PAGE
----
Mama in the City since 2008 and blogging since 2009!

The Birthy Side Of Me: A Perinatal RN’s Perspective On Natural Birth

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March 6, 2011 // Birth & Breastfeeding

It’s a true fact that I’m a total birth junkie. I’m one of those all natural, yodelling, hippy birth people. I am a specialty trained perinatal RN and I believe that, when possible, natural birth benefits both the mother and the baby and is the way to go. I think that natural birth leads to less interventions, and less interventions leads to a higher chance of a low key vaginal birth and a smoother post partum recovery and possibly an easier start with breastfeeding.

I am trained to attend high risk deliveries but my true love is the low key hippy birth. I believe that when the first intervention in labour occurs, more and more interventions are likely to keep on happening. For example; an induction often means Oxytocin, which can lead to need to an epidural, and then maybe a fetal heart decel or slow progress happens and then off to the OR for a Cesarean birth. In fact, over the years I’ve been present at many inductions that go this way.

Sometimes nature doesn’t run smoothly and interventions are beneficial and necessary to have a healthy mama and healthy babe. I know that if we didn’t have access to safe Cesarean births or inductions, more deaths in childbirth would occur for mum and baby. That being said, I also believe that most women are innately capable of having a natural birth with no to low intervention if properly supported and educated about their choices. Too often we are quick to jump to certain interventions, like medication that makes you less ambulatory, and that can change the course of a birth.

I think that women who are keen on having a natural birth, need to have a constant support person present through the whole labour and birth. Whether that support person is a trained doula, partner, sister, mother, friend it doesn’t matter. As long a that support person is constantly present and available to keep the labouring mama focused and help move them through each stages of their labour.

I truly love it when I get to be that 1 to 1 support person in a labour. I always get a surge of excitement when I’m paired with someone who wants to head down the path of an all natural labour, and I enjoy being the RN and the doula for my patient. My passion for being ‘all natural’ in the birth room is huge, and I’ve been known to get pretty close with my patients when needed. I feel that whatever gets you through the moment, is what becomes important for me at the time.

When I had Ben, I had many many interventions because of what my circumstances were. The fact that I had a vaginal birth is really amazing considering I was induced at 36 weeks. I was a type 1 diabetic with elevated blood pressure and they thought it was safer to keep on growing my baby on the outside. From my own knowledge, I knew that was the smart thing to do and I fully consented.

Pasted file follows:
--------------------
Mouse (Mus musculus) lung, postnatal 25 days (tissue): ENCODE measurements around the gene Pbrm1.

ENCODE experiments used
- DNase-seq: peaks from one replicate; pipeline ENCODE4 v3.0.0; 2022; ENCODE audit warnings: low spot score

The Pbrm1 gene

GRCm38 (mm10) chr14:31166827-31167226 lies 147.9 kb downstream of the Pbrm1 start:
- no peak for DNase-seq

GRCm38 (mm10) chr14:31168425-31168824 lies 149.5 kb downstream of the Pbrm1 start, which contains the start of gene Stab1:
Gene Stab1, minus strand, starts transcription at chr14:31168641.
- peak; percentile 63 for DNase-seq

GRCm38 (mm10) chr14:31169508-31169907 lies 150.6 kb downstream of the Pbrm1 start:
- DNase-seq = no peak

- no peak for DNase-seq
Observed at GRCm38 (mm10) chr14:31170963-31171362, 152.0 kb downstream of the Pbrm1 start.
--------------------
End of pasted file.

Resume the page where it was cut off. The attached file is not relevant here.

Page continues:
Pre-induction fetal heart monitoring.

I had a Cervidil induction that moved to Oxytocin, I needed to have my membranes ruptured artificially and the contractions were out of this world and lasted a long time. Considering all of the interventions I needed to have, I was very lucky to be able to give birth without rushing off to an operating room. I remember being told, ‘this is the last chance’…for a vaginal birth and realizing how helpless I felt at that moment. But, I had a warrior nurse and a very attentive partner and my own inner strength pushed me through till the end.


Start of the Cervidil induction, just the start of things to come.


Just before moving on to the Oxytocin augmentation.


Ben at 1 minute old, handed to the pediatrician to be checked out. Pretty good looking for 36 weeks!

Since my own birth experience, I feel committed to helping each woman have the birth that she wants. Even though I feel passionate about supporting a women through a non medicated birth, I still understand that there are choices to be had and there are so many available. It’s excellent to be educated on the types of medication available and I love when my patients know what there is to offer at each stage of labour.

If a women truly has wants an epidural for her birth, I am in no position to force a natural birth upon her or withhold pain medication. Instead, I switch into a different mode where my goal is to get her as comfortable as possible and do the monitoring and nursing that I’m trained for. I’m happy that I can switch focuses like that because I do enjoy knowing that their choice is being met and honoured.

I go to work on Monday and I actually feel excited to see what birth I might be present at. I wonder who I’ll meet?

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About the author

Hi! I'm Andrea, a 30 something girl who loves living the downtown lifestyle and didn't want to give it up once I started a family. Mama in the City since 2008 and blogging since 2009!

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